Hospital at Home

Enhancing Care in the Community

Oncology nurse Shelaine Semmens visits mom Hilary Daum and her son Sage Amor at their home.

Sage Amor was diagnosed with a brain tumour when he was just two-and-a-half years old.

Following surgery to remove part of the tumour, Sage’s parents were told that their little boy would have to undergo 70 weeks of chemotherapy, to shrink the remaining tumour that could not be removed.

This could have meant long, exhausting hours spent at a hospital – a challenging and possibly scary thing for any little kid.

However, Sage and his family were referred to the Hospital at Home program, based out of Alberta Children’s Hospital in Calgary.

The program is the first of its kind in Canada and provides chemotherapy and other oncology care in a pediatric patient’s home.

For Sage and his parents, this meant they could get the majority of the care and treatment Sage needed, without having to go to a hospital.

“This program has had a huge impact on our lives and the ability to lead a more regular life,” Sage’s mom, Hilary Daum says. “It’s comforting to have Sage sit on my lap and be surrounded by all his toys while he’s getting treatment.”

The Hospital at Home program was established in 2012 to assist families/patients receiving Hematology, Oncology and Blood and Marrow Transplant (HOT) care.

In Sage’s case, the nurse performs a complete physical exam on each patient at each visit, including blood pressure, temperature, oxygen saturation, and heart rate. The patient is then given the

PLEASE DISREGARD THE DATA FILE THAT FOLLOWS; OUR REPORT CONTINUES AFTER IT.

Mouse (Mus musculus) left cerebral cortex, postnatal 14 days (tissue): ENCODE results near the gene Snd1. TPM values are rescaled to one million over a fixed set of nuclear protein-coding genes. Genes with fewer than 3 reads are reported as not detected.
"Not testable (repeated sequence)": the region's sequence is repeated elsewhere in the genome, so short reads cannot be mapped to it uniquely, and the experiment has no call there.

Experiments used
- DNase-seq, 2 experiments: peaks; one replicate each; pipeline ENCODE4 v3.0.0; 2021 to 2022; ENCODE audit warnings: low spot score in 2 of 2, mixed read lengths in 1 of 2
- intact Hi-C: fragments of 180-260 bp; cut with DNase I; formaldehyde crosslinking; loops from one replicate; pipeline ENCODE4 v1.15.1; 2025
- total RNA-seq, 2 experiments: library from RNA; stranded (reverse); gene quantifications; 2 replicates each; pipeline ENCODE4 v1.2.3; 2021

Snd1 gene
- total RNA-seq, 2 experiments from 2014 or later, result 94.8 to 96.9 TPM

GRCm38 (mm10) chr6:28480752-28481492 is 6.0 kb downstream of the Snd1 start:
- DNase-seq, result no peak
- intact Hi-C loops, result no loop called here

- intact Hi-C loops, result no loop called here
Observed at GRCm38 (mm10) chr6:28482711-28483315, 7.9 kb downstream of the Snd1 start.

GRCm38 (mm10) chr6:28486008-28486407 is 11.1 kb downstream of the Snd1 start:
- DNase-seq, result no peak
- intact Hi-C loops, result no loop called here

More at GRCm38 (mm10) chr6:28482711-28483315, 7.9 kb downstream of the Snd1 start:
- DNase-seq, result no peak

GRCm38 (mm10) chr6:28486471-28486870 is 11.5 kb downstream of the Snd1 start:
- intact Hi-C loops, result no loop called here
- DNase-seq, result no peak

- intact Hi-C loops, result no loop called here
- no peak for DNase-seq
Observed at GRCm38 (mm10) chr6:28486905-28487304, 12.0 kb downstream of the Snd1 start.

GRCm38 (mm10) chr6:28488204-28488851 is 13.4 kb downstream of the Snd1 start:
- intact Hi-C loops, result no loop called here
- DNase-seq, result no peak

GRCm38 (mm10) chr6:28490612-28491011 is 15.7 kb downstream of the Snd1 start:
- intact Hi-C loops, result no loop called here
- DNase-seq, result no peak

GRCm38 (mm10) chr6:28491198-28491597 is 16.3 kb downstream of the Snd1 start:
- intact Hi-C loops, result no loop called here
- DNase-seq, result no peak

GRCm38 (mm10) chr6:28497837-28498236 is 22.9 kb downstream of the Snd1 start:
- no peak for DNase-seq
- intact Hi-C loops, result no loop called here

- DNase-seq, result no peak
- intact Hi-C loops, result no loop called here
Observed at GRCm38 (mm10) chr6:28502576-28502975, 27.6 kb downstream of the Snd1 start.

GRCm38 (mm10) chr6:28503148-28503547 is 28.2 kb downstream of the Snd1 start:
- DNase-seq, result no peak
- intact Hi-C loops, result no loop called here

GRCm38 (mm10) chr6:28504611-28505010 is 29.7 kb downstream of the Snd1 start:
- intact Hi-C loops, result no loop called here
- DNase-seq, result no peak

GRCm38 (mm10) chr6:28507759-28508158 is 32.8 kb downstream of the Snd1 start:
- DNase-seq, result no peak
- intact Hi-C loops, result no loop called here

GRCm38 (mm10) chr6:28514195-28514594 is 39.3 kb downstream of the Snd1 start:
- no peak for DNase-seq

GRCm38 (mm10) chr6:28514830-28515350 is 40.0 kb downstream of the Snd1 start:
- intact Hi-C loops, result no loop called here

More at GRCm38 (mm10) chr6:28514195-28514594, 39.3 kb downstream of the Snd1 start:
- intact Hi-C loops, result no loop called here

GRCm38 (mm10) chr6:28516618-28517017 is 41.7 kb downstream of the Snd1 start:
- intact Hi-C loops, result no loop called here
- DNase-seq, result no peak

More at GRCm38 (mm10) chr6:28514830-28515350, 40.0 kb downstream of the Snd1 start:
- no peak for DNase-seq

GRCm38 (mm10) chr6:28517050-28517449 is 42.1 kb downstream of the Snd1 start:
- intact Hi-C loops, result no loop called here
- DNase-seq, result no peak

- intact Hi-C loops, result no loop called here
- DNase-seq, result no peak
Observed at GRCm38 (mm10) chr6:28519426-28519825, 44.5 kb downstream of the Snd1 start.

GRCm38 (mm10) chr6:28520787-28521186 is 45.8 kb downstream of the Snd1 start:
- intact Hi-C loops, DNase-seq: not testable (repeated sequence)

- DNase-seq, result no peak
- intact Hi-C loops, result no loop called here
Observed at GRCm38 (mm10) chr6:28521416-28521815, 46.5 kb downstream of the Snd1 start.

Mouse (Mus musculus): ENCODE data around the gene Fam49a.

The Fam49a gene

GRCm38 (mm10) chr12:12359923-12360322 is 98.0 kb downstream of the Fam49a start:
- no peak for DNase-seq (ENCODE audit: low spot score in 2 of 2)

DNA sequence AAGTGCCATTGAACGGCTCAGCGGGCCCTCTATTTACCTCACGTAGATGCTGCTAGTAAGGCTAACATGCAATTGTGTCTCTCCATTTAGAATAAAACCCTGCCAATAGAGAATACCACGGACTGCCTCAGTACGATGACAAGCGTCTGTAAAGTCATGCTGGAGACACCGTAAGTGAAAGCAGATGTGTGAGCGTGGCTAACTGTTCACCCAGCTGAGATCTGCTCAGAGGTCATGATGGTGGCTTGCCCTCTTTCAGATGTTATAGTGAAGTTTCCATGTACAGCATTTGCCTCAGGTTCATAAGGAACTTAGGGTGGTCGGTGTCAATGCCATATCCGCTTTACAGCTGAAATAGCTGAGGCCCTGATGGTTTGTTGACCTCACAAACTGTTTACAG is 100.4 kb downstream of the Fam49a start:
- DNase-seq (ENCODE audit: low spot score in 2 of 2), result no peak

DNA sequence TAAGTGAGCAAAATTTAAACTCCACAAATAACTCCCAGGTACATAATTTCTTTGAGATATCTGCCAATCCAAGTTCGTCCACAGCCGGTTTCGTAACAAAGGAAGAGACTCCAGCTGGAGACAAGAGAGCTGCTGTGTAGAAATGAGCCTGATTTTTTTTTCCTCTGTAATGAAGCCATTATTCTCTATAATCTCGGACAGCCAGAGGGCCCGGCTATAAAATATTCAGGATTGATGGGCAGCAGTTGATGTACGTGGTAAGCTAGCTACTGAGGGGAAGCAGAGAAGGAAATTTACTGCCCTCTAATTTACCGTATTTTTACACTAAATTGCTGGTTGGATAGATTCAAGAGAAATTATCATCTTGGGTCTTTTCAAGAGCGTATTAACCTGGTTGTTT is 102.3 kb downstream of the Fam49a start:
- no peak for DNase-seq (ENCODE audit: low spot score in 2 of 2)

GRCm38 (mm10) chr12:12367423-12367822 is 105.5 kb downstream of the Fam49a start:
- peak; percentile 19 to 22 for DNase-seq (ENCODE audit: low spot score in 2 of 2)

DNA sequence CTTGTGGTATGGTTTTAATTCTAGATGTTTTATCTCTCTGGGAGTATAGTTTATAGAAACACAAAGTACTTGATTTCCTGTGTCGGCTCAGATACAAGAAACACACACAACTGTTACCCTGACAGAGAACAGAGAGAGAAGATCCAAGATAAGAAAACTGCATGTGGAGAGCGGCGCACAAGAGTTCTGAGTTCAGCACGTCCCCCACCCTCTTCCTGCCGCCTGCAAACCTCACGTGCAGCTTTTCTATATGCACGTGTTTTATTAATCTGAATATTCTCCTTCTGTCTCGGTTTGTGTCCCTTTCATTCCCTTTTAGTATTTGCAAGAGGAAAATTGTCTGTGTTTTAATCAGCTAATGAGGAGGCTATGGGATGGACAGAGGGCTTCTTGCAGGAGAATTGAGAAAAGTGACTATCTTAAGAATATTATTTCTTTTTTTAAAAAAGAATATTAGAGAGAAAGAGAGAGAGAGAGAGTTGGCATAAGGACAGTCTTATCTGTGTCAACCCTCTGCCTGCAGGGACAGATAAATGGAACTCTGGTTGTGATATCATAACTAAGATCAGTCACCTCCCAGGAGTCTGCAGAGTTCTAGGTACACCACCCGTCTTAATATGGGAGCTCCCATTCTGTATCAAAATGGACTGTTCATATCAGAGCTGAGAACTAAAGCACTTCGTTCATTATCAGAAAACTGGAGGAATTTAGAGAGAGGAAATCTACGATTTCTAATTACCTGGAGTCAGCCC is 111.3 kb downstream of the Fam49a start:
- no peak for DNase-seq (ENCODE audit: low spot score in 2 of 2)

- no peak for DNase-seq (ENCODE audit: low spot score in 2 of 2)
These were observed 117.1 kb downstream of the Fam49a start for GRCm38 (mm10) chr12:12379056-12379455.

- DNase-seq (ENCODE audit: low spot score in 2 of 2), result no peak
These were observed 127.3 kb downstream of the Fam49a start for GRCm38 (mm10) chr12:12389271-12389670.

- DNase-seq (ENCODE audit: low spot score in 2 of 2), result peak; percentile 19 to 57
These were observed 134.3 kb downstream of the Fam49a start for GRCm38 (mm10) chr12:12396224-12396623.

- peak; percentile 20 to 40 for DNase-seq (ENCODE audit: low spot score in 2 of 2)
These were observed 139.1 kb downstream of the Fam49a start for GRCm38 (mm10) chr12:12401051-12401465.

chemotherapy through a medication pump into an intravenous line placed into the chest. The entire process takes approximately 45 minutes.

Through the program, specialized oncology nurses deliver therapies, medications and chemotherapy to children in their homes. More than 3,000 Hospital at Home visits have occurred since the program

began in 2012 and 45 new HOT patients are referred to the program each year, ranging in age from 0 – 17 years of age.

The Hospital at Home program has expanded the types of care provided to patients in the home as well as increasing the days of service offered from five days a week to seven days a week and accounts for

approximately 15 per cent of outpatient treatments for HOT patients.

A huge benefit of the program is that it allows families to maintain a regular schedule and reduce the amount of work, school and other activities missed as a result of in-hospital treatment.

Daum added, “I can’t express the impact this program has had on our entire family, and especially on Sage. Being so young, having the least amount of stress possible by not having to go to the hospital is huge, not only for today, but his future development as well.”